Saudi Cup’s real legacy will be the rise of local talent

Special Saudi Cup’s real legacy will be the rise of local talent
Saudi jockey Adel Al-Fouraidi is greeted by his horse's owners as he wins The Obaiya Arabian Classic of the Saudi Cup, at King Abdul Aziz race track in Riyadh on Saturday, Feb. 20, 2021. (AP)
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Updated 21 February 2021

Saudi Cup’s real legacy will be the rise of local talent

Saudi Cup’s real legacy will be the rise of local talent
  • Success of $10 million winner Mishref, jockey Al-Fouraidi and host of other owners and trainers highlighted rising Saudi involvement
  • Al-Fouraidi rode Saudi horse Mubasher Al-Khalediah to victory in the US $2 million Obaiya Arabian Classic

RIYADH: The smile on Adel Al-Fouraidi’s face said it all.
The Saudi rider had just won the last of the four International Jockeys Challenge races to secure second place overall on the first day of the Saudi Cup weekend.
Riding Zhabi Al-Hammad, Al-Fouraidi romped home ahead of the rest of the strong 14-jockey field, having finished second in the second Jockeys Challenge earlier.
“It means a lot to me to represent all Saudi jockeys,” he said, barely concealing his glee. “She was a favored filly, a good filly, and she helped me a lot to win this race.
“It’s hard to describe the feeling. I felt that everyone was with me. It was a dream come true.”
But things were about to get even better for the local boy.
The following day, as the eyes of the racing world turned to the $30.5 million Saudi Cup, the world’s richest horse race meeting, Al-Fouraidi found himself in the spotlight again.
First, he rode Saudi horse Mubasher Al-Khalediah to victory ahead of stablemate Mutwakel Al-Khalediah in the US $2 million Obaiya Arabian Classic, the richest race in the world for purebred Arabians.
For the second day running, the television cameras caught an elated Al-Fouraidi.
“I thank God for this win. I cannot describe this feeling,” he said. “The race started very fast, but I took my time with this horse because I had ridden him before, and slowly I picked up the pace. In the end, it worked for me and we won.”
To cap a memorable personal weekend, Al-Fouraidi then rode Great Scot — owned by Prince Faisal bin Khalid — to third place in the showpiece $20 million Saudi Cup. A $2 million prize is the stuff of dreams for a jockey few had heard of days earlier.
Naturally, the focus on Saturday night was on the winner of the $10 million top prize, Mishref, ridden by David Egan, trained by John Gosden and owned by Prince Abdul Rahman bin Abdullah Al-Faisal.
And for good reason. A superlative race by Egan saw him steer Mishref to an unexpected victory over the favored American horse Charlatan, trained by the legendary Bob Baffert.
But the real legacy of the Saudi Cup could well be the establishment of a thriving, sustainable horse racing industry driven by the country’s own talent.
This was not an event that simply relied on importing the best international practitioners. Saudi involvement was ubiquitous.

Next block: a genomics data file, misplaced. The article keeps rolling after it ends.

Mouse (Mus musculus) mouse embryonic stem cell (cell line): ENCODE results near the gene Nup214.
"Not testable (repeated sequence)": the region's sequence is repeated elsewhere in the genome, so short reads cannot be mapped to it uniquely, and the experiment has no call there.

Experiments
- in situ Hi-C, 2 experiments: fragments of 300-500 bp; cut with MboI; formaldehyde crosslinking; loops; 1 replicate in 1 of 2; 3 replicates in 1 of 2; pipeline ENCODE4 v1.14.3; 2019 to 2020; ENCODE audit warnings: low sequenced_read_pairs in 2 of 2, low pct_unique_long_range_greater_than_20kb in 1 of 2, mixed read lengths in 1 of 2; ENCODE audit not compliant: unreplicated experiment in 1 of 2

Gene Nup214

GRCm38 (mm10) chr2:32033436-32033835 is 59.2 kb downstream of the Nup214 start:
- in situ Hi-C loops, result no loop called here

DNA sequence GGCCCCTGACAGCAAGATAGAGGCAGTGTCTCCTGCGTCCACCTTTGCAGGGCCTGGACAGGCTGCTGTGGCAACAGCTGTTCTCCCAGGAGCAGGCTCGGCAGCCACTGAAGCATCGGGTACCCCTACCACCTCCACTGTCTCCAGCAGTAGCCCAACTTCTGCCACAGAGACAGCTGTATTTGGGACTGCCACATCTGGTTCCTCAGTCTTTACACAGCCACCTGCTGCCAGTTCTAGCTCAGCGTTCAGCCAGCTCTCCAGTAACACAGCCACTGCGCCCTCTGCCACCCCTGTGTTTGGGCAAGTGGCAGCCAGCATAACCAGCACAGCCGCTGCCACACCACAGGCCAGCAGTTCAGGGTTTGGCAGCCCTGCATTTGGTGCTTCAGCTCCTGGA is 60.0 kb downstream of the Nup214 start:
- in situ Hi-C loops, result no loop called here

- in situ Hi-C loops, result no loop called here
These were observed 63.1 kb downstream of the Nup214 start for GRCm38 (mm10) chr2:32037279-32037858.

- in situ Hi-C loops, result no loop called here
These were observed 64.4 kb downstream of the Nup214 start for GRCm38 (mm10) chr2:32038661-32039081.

The International Jockeys Challenge, in which riders are assigned horses prepared by Saudi-based trainers, pits 14 international male and female jockeys against each other in four races worth $400,000 each.
But the Jockeys Challenge day is also intended to boost local participation in line with Saudi Arabia’s Vision 2030, with four other races taking place throughout the afternoon.
On Friday, horses from Bahrain, Spain and the Czech Republic were left behind by Petrus — trained by Fawaz Al-Ghareeba — who emerged victorious at the inaugural running of the $500,000 Saudi International Handicap sponsored by Al Rajhi Bank.
Meanwhile, the Imported & Local Bred Handicap, the Local Bred Fillies Open and Friday’s final race, the Local Bred Horses Open, all provided other Saudi jockeys and trainers a share of the spotlight.
Beyond the races, awards and top prize money, it was a welcome sign of changing times to see how every aspect of the Saudi Cup was carried out by local talent, both male and, significantly, female.
From the volunteers, some clearly still in their teenage years, directing the arriving cars and buses, to the golf buggy drivers, security personnel, media center staff and ushers — all were local, professional and courteous.
While having the finest international talent perform at your doorstep is no doubt inspirational, involving local students and young adults in such programs and events provides a tangible way for Saudis to be introduced into the horse racing industry.
From the Saudi Cup, more competitions and racing programs will emerge according to Amr Zedan, member of the Saudi Equestrian Authority and the owner of Zedan Racing Stables in Kentucky, US.
The Saudi Cup, he told Arab News earlier this month, “is reinventing the way racing is done from a regional perspective, and internationally as well.”
He also highlighted the Kingdom’s geography and climate as factors in promoting equestrian activities all year round.
“Saudi Arabia is very unique in many ways. We don’t have a single season,” Zedan said. “We have Taif, for instance, where the weather is very pleasant during the summer, so we can have racing meetings there during the off-season. Then we have the on-season, which is the winter-spring. So Saudi Arabia is very unique in that regard, and I know that the Saudi Equestrian Authority has ambitious plans to create a full-on ecosystem to develop equestrian sports in general and racing in particular.”
All the conditions are there to succeed, as Al-Fouraidi and many others showed at the 2021 Saudi Cup. It’s time for young Saudis to take the reins.